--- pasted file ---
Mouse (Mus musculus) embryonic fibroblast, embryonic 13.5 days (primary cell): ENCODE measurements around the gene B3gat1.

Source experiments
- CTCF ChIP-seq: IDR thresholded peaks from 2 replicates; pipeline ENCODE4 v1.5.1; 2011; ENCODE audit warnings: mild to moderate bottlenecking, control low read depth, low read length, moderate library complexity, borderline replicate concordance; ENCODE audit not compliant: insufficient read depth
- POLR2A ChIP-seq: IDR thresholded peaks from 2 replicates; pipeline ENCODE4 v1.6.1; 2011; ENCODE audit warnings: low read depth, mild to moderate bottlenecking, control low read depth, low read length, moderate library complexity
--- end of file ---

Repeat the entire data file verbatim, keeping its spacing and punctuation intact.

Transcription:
Mouse (Mus musculus) embryonic fibroblast, embryonic 13.5 days (primary cell): ENCODE measurements around the gene B3gat1.

Source experiments
- CTCF ChIP-seq: IDR thresholded peaks from 2 replicates; pipeline ENCODE4 v1.5.1; 2011; ENCODE audit warnings: mild to moderate bottlenecking, control low read depth, low read length, moderate library complexity, borderline replicate concordance; ENCODE audit not compliant: insufficient read depth
- POLR2A ChIP-seq: IDR thresholded peaks from 2 replicates; pipeline ENCODE4 v1.6.1; 2011; ENCODE audit warnings: low read depth, mild to moderate bottlenecking, control low read depth, low read length, moderate library complexity